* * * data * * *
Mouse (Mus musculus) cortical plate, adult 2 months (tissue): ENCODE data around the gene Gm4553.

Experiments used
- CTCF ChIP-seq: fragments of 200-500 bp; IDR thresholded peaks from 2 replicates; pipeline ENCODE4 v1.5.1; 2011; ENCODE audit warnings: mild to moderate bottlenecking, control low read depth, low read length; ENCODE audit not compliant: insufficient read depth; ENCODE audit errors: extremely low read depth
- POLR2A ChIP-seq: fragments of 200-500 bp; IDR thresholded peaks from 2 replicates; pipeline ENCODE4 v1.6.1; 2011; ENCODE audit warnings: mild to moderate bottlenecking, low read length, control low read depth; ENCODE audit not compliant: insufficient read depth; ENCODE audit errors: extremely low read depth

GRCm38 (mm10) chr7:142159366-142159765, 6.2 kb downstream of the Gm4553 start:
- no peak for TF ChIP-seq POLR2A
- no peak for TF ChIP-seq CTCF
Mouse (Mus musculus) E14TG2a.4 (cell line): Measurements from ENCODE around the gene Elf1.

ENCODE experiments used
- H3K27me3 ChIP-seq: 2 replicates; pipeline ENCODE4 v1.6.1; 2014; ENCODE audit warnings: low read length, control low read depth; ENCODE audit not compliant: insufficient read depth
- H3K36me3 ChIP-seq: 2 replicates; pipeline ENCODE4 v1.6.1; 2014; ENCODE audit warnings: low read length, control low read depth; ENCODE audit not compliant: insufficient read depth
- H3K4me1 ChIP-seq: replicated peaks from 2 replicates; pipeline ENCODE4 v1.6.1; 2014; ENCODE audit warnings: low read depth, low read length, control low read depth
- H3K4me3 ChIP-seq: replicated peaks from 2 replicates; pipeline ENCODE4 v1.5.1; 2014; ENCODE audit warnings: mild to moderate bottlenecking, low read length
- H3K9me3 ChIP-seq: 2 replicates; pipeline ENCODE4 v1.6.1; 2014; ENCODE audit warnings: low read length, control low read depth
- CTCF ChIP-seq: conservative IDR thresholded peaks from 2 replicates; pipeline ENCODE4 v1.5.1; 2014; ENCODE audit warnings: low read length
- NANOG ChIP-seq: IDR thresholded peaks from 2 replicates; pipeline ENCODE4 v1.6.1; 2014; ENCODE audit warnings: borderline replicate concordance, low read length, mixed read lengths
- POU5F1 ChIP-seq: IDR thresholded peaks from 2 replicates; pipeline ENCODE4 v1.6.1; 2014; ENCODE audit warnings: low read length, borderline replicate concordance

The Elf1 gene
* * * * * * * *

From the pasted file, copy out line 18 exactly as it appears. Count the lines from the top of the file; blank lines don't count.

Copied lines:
The Elf1 gene